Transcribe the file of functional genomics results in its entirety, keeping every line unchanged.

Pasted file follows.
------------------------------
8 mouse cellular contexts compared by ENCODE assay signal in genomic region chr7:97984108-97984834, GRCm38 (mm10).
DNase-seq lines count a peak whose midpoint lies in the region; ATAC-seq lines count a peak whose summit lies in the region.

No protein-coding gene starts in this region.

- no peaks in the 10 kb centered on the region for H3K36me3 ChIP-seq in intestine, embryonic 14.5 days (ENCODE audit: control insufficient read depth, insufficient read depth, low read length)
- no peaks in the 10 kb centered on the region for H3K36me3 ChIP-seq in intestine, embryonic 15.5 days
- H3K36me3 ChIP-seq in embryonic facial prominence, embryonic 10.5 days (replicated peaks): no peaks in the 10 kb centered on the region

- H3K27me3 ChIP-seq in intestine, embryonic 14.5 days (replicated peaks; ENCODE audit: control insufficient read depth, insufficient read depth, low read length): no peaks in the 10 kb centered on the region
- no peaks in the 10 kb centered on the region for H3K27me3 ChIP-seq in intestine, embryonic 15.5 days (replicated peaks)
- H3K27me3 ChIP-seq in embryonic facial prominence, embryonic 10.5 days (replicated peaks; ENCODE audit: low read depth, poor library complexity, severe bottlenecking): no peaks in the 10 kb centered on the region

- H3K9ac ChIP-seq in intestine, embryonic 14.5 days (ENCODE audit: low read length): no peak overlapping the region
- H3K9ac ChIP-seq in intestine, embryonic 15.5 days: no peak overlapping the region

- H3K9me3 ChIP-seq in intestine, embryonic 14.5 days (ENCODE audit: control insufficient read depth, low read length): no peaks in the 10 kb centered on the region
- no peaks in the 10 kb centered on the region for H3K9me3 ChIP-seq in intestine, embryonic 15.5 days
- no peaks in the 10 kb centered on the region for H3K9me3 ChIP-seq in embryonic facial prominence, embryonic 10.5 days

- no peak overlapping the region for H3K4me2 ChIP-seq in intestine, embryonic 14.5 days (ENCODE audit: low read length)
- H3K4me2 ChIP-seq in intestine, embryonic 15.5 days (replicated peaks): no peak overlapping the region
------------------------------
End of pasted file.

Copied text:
8 mouse cellular contexts compared by ENCODE assay signal in genomic region chr7:97984108-97984834, GRCm38 (mm10).
DNase-seq lines count a peak whose midpoint lies in the region; ATAC-seq lines count a peak whose summit lies in the region.

No protein-coding gene starts in this region.

- no peaks in the 10 kb centered on the region for H3K36me3 ChIP-seq in intestine, embryonic 14.5 days (ENCODE audit: control insufficient read depth, insufficient read depth, low read length)
- no peaks in the 10 kb centered on the region for H3K36me3 ChIP-seq in intestine, embryonic 15.5 days
- H3K36me3 ChIP-seq in embryonic facial prominence, embryonic 10.5 days (replicated peaks): no peaks in the 10 kb centered on the region

- H3K27me3 ChIP-seq in intestine, embryonic 14.5 days (replicated peaks; ENCODE audit: control insufficient read depth, insufficient read depth, low read length): no peaks in the 10 kb centered on the region
- no peaks in the 10 kb centered on the region for H3K27me3 ChIP-seq in intestine, embryonic 15.5 days (replicated peaks)
- H3K27me3 ChIP-seq in embryonic facial prominence, embryonic 10.5 days (replicated peaks; ENCODE audit: low read depth, poor library complexity, severe bottlenecking): no peaks in the 10 kb centered on the region

- H3K9ac ChIP-seq in intestine, embryonic 14.5 days (ENCODE audit: low read length): no peak overlapping the region
- H3K9ac ChIP-seq in intestine, embryonic 15.5 days: no peak overlapping the region

- H3K9me3 ChIP-seq in intestine, embryonic 14.5 days (ENCODE audit: control insufficient read depth, low read length): no peaks in the 10 kb centered on the region
- no peaks in the 10 kb centered on the region for H3K9me3 ChIP-seq in intestine, embryonic 15.5 days
- no peaks in the 10 kb centered on the region for H3K9me3 ChIP-seq in embryonic facial prominence, embryonic 10.5 days

- no peak overlapping the region for H3K4me2 ChIP-seq in intestine, embryonic 14.5 days (ENCODE audit: low read length)
- H3K4me2 ChIP-seq in intestine, embryonic 15.5 days (replicated peaks): no peak overlapping the region